We can also communicate affirmations that guard against stress-induced negative thinking. Again, we can go beyond simply telling the young person about these and have them available as cards in a box, post-it notes in a transparent jar or personalised stickers on a notice board. These can help us as adults to communicate safety as well as positivity. Here are some examples:
· “You are safe with me”.
· “I see the real you and I like him/her”.
· “I’m thinking of you, even when we’re apart”
· “You did the best you could and I’m proud of you”.
· “All of your feelings are ok”
· You deserve to be happy”.
Finding the Young Person’s Flow
One of the founders of the Positive Psychology movement, Mihaly Csikszentmihalyi, coined the term “Flow” following his research on how people achieve peak performance. In his own words, “Flow is being completely involved in an activity for its own sake. The ego falls away. Time flies. Every action, movement and thought follows inevitably from the previous one”. When we are in a flow state, we are working at our absolute best. We are fully engaged and deeply involved, with such focused attention that we have no time to dwell on negative thoughts. Artists achieve a state of flow when they are absorbed with a painting. Athletes experience flow when they talk about being “in the zone” and delivering their best performance from start to finish.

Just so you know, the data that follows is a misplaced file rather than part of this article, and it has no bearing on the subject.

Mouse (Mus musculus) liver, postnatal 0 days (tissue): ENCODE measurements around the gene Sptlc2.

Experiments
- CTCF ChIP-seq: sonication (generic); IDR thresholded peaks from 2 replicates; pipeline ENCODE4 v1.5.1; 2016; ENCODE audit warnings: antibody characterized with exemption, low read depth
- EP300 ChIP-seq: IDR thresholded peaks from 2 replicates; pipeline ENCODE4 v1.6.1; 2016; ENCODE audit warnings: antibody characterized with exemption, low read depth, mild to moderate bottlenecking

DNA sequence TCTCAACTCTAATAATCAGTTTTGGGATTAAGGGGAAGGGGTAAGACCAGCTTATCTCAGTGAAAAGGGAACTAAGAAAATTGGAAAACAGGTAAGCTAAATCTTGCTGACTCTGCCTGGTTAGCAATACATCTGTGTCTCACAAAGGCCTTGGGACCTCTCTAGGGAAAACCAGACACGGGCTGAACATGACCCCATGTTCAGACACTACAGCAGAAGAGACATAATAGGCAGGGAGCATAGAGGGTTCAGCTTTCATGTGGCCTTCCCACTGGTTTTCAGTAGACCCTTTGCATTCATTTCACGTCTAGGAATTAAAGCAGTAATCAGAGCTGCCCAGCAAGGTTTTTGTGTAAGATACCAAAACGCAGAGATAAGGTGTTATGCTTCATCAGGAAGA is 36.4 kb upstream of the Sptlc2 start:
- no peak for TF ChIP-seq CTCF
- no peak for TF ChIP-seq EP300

To achieve a flow state, the activity needs to be sufficiently challenging – the young person will switch off or become passive if it is too easy or give up too soon if it is too difficult. It should provide immediate feedback and a sense of achievement from participating or reaching a goal. While the current coronavirus pandemic can restrict access to activities which can provide a flow experience - like going swimming, working out at the gym or team sports – there can still be many personal experiences that help a young person achieve this state. This will very much depend on the young person’s interests and preferences. Some examples might include: